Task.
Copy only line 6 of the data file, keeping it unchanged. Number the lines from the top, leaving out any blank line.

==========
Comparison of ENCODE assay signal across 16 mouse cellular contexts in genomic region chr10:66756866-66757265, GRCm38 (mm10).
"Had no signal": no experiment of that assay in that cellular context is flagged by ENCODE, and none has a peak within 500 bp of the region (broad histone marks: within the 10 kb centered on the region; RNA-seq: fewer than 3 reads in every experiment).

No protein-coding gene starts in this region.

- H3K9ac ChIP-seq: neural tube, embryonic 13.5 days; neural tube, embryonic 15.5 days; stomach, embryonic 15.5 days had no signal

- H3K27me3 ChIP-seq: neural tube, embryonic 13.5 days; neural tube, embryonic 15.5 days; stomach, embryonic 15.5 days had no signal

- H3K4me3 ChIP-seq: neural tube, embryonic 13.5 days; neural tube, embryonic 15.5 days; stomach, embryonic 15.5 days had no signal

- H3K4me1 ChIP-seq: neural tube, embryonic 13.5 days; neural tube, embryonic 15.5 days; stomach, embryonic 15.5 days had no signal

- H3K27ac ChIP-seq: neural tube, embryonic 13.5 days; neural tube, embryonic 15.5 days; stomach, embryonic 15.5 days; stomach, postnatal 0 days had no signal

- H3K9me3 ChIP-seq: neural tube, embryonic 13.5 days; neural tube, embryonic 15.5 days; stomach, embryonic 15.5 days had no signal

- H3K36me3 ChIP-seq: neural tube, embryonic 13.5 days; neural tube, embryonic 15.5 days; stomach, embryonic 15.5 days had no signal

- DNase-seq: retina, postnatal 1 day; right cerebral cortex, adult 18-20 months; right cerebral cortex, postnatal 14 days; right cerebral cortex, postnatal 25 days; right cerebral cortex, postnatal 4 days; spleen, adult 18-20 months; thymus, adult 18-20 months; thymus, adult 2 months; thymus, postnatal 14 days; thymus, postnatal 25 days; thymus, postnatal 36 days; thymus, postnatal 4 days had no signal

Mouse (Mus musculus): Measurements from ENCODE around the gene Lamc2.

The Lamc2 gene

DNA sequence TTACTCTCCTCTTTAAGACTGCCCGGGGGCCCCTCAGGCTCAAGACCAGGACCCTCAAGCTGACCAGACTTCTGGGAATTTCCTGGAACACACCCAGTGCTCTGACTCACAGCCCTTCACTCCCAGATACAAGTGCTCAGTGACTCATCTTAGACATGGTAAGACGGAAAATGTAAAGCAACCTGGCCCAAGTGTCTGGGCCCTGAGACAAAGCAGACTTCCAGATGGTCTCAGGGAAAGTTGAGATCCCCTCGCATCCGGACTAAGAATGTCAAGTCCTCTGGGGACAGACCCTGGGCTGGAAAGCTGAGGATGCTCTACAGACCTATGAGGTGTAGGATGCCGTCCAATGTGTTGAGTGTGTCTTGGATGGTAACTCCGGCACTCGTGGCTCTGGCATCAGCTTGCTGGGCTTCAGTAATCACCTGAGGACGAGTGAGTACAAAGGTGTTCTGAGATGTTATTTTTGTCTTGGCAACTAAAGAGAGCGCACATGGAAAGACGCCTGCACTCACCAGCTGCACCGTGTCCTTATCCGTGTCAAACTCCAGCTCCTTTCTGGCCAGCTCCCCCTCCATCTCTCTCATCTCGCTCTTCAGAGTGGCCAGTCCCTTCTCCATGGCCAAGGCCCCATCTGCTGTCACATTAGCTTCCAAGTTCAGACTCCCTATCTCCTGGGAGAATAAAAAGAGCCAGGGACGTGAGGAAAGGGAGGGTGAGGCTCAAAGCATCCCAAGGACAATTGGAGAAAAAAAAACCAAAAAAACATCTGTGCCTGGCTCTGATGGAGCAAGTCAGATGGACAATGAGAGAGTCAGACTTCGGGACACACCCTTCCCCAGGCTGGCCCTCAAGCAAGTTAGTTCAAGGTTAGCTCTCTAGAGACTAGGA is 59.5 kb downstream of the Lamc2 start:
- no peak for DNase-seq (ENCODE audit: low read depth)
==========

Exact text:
- H3K4me3 ChIP-seq: neural tube, embryonic 13.5 days; neural tube, embryonic 15.5 days; stomach, embryonic 15.5 days had no signal